Handle: RePEc:imf:imfwpa:12/104

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Keywords: Tax revenues; Capital inflows; External shocks; Middle East and Central Asia; Private consumption; Workers remittances; remittances; remittance; tax revenue; fiscal impact; impact of remittances; remittance inflows; migration; workers ? remittances; bilateral remittances; value of remittances; tax bases; remittance flows; effect of remittances; determinants of remittances; remittance channel; public finances; fiscal balance; primary fiscal balance; bilateral remittance; amount of remittances; fiscal space; capita remittances; remittances inflows; fiscal balances; per capita remittances; tax base; remitter; utilization of remittances; capital flows; taxation; effects of remittances; net remittance; migrant; fiscal sustainability; net remittances; workers ? remittance; remittance corridors; public debt; effect of remittances on poverty; international remittances; macroeconomic effects of remittances; tax collection; fiscal implications; remittance data; tax ratio; data on remittances; government revenue; immigrant remittance; fiscal position; demand for remittances; remitters;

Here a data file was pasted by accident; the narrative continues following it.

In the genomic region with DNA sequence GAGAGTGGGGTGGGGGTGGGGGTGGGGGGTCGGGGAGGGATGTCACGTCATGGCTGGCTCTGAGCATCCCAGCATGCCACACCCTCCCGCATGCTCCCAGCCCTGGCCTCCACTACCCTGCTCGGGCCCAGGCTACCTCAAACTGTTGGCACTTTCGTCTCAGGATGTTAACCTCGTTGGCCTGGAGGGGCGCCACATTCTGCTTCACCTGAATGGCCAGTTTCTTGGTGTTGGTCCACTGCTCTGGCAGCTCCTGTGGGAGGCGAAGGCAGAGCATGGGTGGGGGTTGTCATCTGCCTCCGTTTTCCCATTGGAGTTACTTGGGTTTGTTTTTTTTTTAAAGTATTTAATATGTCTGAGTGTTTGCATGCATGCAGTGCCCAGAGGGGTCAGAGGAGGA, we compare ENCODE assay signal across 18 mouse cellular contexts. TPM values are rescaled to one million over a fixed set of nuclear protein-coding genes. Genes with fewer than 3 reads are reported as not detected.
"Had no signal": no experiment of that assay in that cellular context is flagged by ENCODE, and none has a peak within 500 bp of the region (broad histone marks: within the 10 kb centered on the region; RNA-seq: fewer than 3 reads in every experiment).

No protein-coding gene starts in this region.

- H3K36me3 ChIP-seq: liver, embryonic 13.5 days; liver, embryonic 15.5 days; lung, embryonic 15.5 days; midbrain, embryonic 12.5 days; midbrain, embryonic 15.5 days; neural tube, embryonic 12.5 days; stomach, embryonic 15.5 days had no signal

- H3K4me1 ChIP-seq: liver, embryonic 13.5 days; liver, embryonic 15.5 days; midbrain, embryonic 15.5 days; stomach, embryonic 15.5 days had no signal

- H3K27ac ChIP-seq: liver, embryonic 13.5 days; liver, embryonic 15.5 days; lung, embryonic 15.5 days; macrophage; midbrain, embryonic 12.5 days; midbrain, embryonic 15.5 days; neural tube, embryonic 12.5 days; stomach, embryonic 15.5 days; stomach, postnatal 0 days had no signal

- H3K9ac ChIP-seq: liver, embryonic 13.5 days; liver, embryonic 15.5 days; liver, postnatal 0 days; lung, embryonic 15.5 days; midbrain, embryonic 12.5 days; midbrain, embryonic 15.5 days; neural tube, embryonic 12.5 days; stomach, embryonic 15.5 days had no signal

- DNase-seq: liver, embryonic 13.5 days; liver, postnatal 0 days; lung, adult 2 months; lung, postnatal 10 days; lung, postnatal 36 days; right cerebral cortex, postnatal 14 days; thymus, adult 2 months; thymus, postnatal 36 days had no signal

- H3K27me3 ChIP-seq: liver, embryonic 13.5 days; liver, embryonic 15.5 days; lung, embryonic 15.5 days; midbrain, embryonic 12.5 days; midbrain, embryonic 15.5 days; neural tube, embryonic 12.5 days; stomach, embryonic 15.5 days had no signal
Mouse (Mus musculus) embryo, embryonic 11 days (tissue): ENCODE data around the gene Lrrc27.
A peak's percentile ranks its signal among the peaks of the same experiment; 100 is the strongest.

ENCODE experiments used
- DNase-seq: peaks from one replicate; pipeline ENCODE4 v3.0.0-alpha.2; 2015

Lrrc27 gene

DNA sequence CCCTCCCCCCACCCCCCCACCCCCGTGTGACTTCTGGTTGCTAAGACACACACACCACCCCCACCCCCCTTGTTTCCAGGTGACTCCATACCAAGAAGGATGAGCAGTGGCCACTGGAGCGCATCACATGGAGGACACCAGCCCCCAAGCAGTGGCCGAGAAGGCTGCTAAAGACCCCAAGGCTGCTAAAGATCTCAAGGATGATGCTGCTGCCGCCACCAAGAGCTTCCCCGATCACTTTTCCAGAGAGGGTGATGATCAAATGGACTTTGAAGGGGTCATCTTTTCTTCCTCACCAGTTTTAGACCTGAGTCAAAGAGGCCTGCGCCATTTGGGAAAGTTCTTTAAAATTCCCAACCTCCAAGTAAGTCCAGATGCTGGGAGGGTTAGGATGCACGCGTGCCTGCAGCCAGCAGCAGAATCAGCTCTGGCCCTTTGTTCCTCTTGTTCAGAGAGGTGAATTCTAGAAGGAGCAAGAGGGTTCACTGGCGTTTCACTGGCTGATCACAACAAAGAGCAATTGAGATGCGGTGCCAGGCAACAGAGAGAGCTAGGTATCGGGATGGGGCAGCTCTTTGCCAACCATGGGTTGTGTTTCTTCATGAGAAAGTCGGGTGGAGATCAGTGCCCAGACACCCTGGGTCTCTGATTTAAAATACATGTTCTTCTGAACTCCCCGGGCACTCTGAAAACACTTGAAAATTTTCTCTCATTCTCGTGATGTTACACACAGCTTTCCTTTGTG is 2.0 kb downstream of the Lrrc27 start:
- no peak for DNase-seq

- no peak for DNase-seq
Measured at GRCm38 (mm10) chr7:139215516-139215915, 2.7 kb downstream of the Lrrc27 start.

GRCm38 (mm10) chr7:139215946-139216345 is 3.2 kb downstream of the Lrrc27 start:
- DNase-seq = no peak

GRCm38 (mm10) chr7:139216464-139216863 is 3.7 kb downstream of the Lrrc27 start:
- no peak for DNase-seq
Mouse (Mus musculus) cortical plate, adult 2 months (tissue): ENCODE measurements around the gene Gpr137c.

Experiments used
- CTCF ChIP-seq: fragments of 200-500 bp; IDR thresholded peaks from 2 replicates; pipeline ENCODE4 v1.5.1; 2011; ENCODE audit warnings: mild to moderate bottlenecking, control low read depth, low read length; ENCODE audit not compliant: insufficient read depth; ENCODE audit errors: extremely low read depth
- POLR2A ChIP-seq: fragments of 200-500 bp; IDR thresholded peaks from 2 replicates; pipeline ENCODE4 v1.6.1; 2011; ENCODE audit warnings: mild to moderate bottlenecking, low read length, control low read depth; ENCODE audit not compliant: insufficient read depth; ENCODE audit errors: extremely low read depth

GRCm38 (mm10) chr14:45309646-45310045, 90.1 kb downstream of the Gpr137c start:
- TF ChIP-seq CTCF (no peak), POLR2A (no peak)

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References

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  1. Sanket Mohapatra & George Joseph & Dilip Ratha, 2012. "Remittances and natural disasters: ex-post response and contribution to ex-ante preparedness," Environment, Development and Sustainability, Springer, vol. 14(3), pages 365-387, June.